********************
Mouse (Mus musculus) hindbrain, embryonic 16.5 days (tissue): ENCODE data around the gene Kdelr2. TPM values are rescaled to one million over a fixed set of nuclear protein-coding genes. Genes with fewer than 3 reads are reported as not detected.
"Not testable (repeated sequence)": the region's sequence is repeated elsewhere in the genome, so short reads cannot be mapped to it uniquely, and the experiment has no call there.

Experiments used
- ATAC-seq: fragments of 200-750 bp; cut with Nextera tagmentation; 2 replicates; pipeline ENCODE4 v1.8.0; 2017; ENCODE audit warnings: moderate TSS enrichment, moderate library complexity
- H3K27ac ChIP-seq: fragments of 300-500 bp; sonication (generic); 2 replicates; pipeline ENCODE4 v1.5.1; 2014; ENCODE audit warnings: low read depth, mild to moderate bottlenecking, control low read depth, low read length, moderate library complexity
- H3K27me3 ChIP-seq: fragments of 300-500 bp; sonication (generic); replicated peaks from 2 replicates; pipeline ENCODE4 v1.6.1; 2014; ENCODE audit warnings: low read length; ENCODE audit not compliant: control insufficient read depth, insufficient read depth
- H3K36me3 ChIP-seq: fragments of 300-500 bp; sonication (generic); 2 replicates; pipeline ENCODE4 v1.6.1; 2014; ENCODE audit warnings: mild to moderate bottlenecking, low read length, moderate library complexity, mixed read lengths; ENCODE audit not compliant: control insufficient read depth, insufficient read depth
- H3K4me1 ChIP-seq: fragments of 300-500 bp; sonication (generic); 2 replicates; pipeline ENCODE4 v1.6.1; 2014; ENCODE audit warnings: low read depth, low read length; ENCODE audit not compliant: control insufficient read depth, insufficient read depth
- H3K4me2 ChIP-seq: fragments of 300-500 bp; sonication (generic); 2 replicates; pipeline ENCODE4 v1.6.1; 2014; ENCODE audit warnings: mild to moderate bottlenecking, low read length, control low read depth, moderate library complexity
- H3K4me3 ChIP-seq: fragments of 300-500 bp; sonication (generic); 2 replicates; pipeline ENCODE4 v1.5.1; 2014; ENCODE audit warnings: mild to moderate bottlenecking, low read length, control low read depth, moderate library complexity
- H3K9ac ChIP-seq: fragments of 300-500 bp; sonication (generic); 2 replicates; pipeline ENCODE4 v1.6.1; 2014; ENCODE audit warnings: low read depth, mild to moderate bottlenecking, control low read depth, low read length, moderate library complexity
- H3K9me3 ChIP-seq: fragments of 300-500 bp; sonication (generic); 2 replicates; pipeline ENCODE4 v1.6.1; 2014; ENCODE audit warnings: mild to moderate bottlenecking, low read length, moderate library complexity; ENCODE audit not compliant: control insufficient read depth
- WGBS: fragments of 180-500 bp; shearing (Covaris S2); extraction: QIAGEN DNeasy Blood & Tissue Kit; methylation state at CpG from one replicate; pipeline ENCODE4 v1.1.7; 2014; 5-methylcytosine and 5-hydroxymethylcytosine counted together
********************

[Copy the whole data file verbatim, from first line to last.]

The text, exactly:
Mouse (Mus musculus) hindbrain, embryonic 16.5 days (tissue): ENCODE data around the gene Kdelr2. TPM values are rescaled to one million over a fixed set of nuclear protein-coding genes. Genes with fewer than 3 reads are reported as not detected.
"Not testable (repeated sequence)": the region's sequence is repeated elsewhere in the genome, so short reads cannot be mapped to it uniquely, and the experiment has no call there.

Experiments used
- ATAC-seq: fragments of 200-750 bp; cut with Nextera tagmentation; 2 replicates; pipeline ENCODE4 v1.8.0; 2017; ENCODE audit warnings: moderate TSS enrichment, moderate library complexity
- H3K27ac ChIP-seq: fragments of 300-500 bp; sonication (generic); 2 replicates; pipeline ENCODE4 v1.5.1; 2014; ENCODE audit warnings: low read depth, mild to moderate bottlenecking, control low read depth, low read length, moderate library complexity
- H3K27me3 ChIP-seq: fragments of 300-500 bp; sonication (generic); replicated peaks from 2 replicates; pipeline ENCODE4 v1.6.1; 2014; ENCODE audit warnings: low read length; ENCODE audit not compliant: control insufficient read depth, insufficient read depth
- H3K36me3 ChIP-seq: fragments of 300-500 bp; sonication (generic); 2 replicates; pipeline ENCODE4 v1.6.1; 2014; ENCODE audit warnings: mild to moderate bottlenecking, low read length, moderate library complexity, mixed read lengths; ENCODE audit not compliant: control insufficient read depth, insufficient read depth
- H3K4me1 ChIP-seq: fragments of 300-500 bp; sonication (generic); 2 replicates; pipeline ENCODE4 v1.6.1; 2014; ENCODE audit warnings: low read depth, low read length; ENCODE audit not compliant: control insufficient read depth, insufficient read depth
- H3K4me2 ChIP-seq: fragments of 300-500 bp; sonication (generic); 2 replicates; pipeline ENCODE4 v1.6.1; 2014; ENCODE audit warnings: mild to moderate bottlenecking, low read length, control low read depth, moderate library complexity
- H3K4me3 ChIP-seq: fragments of 300-500 bp; sonication (generic); 2 replicates; pipeline ENCODE4 v1.5.1; 2014; ENCODE audit warnings: mild to moderate bottlenecking, low read length, control low read depth, moderate library complexity
- H3K9ac ChIP-seq: fragments of 300-500 bp; sonication (generic); 2 replicates; pipeline ENCODE4 v1.6.1; 2014; ENCODE audit warnings: low read depth, mild to moderate bottlenecking, control low read depth, low read length, moderate library complexity
- H3K9me3 ChIP-seq: fragments of 300-500 bp; sonication (generic); 2 replicates; pipeline ENCODE4 v1.6.1; 2014; ENCODE audit warnings: mild to moderate bottlenecking, low read length, moderate library complexity; ENCODE audit not compliant: control insufficient read depth
- WGBS: fragments of 180-500 bp; shearing (Covaris S2); extraction: QIAGEN DNeasy Blood & Tissue Kit; methylation state at CpG from one replicate; pipeline ENCODE4 v1.1.7; 2014; 5-methylcytosine and 5-hydroxymethylcytosine counted together